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21: Methods of analysis

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    • 21.1: Introduction to methods of analysis
      This chapter describes simple statistical methods that are likely to be most useful for the basic analysis of intervention trials. Usually, a statistician will be closely involved in the design and analysis of a trial, and the more advanced analytical techniques that they might employ are not covered in this chapter. For more information on such techniques, the reader is referred to statistical texts such as Armitage and Berry (1987), Kirkwood and Sterne (2003), and Rothman et al. (2008). Howeve
    • 21.2: Basics of statistical inference
      The appropriate method of statistical analysis depends on the type of outcome measure that is of interest. An outcome in an intervention study can usually be expressed as a proportion, rate, or mean. For example, in a trial of a modified vaccine, an outcome measure of interest may be the proportion of vaccinated subjects who develop a protective level of antibodies.
    • 21.3: Statistical analysis plan
      A common mistake in the planning of a trial is to delay consideration of the analyses until the data become available. It is essential that the main analyses that will be undertaken are planned at the design stage, as this provides several major benefits. First, it encourages a clearer understanding of the basic questions to be answered and thus assists with the formulation of clear and specific objectives. For example, in a vaccine trial, a simple comparison of the numbers of cases of the disea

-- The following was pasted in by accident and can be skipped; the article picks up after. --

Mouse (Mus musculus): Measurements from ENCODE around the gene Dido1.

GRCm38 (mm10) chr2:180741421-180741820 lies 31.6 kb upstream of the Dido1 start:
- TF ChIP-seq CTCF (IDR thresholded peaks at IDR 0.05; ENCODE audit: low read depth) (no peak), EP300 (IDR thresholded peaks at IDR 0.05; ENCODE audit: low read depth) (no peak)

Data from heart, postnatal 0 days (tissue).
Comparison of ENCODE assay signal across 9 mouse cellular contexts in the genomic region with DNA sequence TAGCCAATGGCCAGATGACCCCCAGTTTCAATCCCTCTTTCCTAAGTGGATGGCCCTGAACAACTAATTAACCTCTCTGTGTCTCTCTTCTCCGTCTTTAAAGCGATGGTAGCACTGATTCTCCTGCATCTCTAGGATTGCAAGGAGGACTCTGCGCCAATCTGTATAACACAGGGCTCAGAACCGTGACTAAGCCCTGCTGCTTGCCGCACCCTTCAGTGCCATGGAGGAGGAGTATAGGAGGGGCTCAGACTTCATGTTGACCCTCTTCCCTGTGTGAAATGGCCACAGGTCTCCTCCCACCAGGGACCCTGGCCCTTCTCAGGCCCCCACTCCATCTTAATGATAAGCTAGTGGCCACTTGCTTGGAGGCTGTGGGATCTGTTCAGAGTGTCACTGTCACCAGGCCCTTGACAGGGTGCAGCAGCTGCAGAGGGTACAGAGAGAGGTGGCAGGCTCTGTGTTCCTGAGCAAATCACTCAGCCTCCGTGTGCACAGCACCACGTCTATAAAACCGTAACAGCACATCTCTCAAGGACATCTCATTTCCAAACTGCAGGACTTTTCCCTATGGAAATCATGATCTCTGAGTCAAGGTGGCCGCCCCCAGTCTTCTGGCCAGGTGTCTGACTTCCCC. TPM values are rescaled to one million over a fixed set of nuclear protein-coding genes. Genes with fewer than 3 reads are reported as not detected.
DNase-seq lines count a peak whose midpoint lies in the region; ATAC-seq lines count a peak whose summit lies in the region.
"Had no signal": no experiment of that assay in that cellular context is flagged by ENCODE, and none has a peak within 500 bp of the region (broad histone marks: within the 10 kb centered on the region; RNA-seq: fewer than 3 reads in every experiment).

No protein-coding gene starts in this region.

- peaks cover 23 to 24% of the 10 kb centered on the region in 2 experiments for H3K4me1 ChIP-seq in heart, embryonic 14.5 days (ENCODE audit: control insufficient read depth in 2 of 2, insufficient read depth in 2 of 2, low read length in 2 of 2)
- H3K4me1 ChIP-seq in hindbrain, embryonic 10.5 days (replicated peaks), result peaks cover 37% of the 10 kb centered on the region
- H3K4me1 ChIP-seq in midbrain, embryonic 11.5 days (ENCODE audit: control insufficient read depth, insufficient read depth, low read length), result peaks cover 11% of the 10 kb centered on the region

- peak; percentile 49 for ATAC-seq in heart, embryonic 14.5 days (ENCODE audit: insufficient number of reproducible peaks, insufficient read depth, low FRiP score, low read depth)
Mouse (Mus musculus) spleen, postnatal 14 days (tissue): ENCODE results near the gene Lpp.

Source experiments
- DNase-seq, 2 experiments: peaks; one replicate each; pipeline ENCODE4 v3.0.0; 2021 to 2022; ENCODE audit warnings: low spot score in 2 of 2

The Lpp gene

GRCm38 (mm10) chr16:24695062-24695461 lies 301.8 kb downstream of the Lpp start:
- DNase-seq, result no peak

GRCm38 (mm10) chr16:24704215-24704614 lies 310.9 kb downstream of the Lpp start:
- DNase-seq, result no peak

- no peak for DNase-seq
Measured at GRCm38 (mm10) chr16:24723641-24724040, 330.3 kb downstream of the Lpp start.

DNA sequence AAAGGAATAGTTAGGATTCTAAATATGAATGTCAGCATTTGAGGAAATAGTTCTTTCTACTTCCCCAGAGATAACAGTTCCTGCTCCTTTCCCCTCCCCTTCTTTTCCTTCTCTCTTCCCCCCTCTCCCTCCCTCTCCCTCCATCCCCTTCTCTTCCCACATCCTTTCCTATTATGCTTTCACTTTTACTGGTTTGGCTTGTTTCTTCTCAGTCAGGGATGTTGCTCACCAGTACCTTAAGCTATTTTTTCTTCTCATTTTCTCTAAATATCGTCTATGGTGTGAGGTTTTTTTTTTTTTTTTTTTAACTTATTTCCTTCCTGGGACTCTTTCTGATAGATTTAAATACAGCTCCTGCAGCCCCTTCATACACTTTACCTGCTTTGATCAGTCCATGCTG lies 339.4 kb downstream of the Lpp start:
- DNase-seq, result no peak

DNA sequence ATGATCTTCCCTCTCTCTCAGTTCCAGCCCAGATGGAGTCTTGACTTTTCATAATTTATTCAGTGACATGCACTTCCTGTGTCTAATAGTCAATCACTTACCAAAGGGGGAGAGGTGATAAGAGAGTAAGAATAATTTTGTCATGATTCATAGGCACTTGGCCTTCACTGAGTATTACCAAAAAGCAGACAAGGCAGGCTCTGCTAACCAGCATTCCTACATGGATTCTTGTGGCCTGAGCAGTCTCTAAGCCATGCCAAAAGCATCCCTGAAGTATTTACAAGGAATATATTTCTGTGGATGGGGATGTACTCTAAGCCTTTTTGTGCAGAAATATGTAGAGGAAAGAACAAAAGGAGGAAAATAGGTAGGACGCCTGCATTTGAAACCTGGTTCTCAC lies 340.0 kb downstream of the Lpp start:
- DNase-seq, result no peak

• 21.4: Analysis of proportions
      Methods appropriate for the analysis of proportions are used when the outcome of interest is a binary (‘yes/no’) variable
    • 21.5: Analysis of rates
      The terms ‘risk’ and ‘rate’ are often used rather loosely and interchangeably to describe the frequencies of events in epidemiological studies.
    • 21.6: Analysis of mean values
      If the outcome measure is taken as the mean (−x) of a sample of n observations, for example, the weights of a sample of newborn infants, the standard error of the mean is given by σ/√n, where σ is the standard deviation of the variable measured
    • 21.7: Controlling for Confounding Variables
      A risk factor for the disease under study that is differentially distributed among the groups receiving different interventions in which the disease incidence is being compared is called a confounding factor.
    • 21.8: Analyses when communities have been randomized
      In some intervention studies, communities, rather than individuals, are used as the unit of randomization. If this has been done, it is inappropriate to base analyses on responses of individuals, ignoring the fact that randomization was over larger units.
    • 21.9: Prevented fraction of disease
      The objective of most field trials is to measure the effect of an intervention in reducing disease rates. The results of such studies may be used to estimate the impact that an intervention might have on disease rates if it was introduced into a public health programme. In such circumstances, the overall effect is much influenced by the coverageachieved by the programme.
    • References
      Armitage, P. and Berry, G. 1987. Statistical methods in medical research. Oxford: Blackwell Scientific. Breslow, N. E. and Day, N. E. 1980. Statistical methods in cancer research. Volume 1. The analysis of case-control studies. Lyon: International Agency for Research on Cancer.